In the interest of sharing other books I love with you, and so this blog doesn't just become an advert for my own stuff, I have decided to start posting reviews of some of my favorite stories, typically things that have greatly influenced me. We continue with The Lost World, by Michael Crichton. This was the sequel to his most famous book, Jurassic Park. I've probably read it 50 times. It's a great, humbling lesson in how to basically write a scientific thesis will telling an action/adventure thriller. In short, it's classic Michael Crichton.
Michael Crichton is the king of the conceptual thriller. While the current trend in modern sci-fi is to not look to the future, but instead to find ways of explaining what is awry with the present, Crichton instead stands firmly on the event horizon between present and future times, and it is on that cutting-edge where he shows us, again and again, that man's attempts to partition and control nature will invariably fail, and often with horrific consequences. Jurassic Park perfectly highlighted humanity's ignorance--not just with the Frankenstein-esque dangers of playing God, but also how rote, reductionist thinking could not possibly account for all the dangers inherit in bringing back prehistoric animals into a controlled environment. Jurassic Park was as much about the nuances of chaos theory and topological thinking as it was about dinosaurs. It is fitting then that Crichton finds away to meld these topics even further with Jurassic Park's sequel, The Lost World.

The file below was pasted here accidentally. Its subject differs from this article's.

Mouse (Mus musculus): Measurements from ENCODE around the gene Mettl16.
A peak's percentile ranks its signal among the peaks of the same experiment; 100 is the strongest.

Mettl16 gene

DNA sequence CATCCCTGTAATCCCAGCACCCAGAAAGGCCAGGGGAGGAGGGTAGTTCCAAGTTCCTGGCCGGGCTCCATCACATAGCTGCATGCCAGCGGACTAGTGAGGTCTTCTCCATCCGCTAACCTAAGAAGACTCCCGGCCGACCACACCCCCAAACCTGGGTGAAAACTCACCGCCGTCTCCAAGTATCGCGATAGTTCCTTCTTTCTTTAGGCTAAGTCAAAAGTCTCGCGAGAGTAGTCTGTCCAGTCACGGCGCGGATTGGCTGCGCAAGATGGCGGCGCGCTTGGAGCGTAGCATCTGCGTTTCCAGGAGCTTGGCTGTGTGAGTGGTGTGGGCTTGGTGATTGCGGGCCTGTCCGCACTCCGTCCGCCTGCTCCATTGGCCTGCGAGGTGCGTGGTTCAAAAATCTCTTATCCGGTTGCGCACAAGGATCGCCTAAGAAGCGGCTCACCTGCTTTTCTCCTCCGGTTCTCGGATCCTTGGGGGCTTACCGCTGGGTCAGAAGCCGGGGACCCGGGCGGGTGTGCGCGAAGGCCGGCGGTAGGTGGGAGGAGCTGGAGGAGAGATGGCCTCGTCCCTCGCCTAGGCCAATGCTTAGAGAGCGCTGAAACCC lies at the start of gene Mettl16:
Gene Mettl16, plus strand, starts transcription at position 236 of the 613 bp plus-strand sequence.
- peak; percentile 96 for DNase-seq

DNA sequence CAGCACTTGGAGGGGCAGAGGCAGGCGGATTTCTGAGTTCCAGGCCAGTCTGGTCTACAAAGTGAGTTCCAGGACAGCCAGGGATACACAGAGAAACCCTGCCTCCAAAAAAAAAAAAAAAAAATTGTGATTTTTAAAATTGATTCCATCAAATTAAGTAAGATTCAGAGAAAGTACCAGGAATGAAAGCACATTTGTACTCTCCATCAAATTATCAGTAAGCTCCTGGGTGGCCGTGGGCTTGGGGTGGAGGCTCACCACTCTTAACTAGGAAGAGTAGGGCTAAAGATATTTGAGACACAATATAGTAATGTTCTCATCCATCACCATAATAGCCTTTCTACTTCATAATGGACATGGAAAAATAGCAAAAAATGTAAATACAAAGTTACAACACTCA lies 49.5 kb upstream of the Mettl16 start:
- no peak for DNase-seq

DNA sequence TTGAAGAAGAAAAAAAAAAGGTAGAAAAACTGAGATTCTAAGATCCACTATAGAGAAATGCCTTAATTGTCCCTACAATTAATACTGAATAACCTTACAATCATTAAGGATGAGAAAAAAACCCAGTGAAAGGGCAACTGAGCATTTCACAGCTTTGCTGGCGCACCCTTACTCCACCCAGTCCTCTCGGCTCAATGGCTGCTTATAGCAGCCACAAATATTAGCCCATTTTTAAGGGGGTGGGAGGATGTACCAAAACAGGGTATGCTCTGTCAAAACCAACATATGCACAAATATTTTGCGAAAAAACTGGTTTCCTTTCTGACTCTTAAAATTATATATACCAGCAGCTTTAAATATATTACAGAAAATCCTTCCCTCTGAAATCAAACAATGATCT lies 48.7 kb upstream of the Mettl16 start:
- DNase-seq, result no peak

The title is of course a homage to the Sir Arthur Conan Doyle classic, and appropriately Crichton's own tale ostensibly has the same premise: a group of scientists determined to find a rumored "Lost World", a remote corner of the world where dinosaurs never went extinct, and where a new theory of extinction could be tested--one that posits that the behavior of the dinosaurs themselves resulted in their own distinction, a self-organizing event that could be explained by chaos theory. But this is just the surface premise. The truth is that this "Lost World" is Isla Sorna, erstwhile secret laboratory for the bankrupt genetics company known as Ingen, and that the dinosaurs that live on this island are factory floor survivors of the disastrous Jurassic Park, which was bombed and destroyed at the end of the first novel (for those who only know Jurassic Park via the films, keep in mind that the books follow their own storyline).
Among the scientists leading the expedition is Ian Malcolm, who comes off far more severe here than he did in Jurassic Park, but you'll end up picturing a grizzled version of Jeff Goldblum playing him anyways. Malcolm is among those who wish to study the dinosaur population on this island to see if anything can be gleaned about extinction. But when greedy corporo-scientists also arrive on the island to try and steal some dinosaur eggs (WE GOT DODGSON HERE!), the legacy of Jurassic Park begins to play out in a bloody way once more.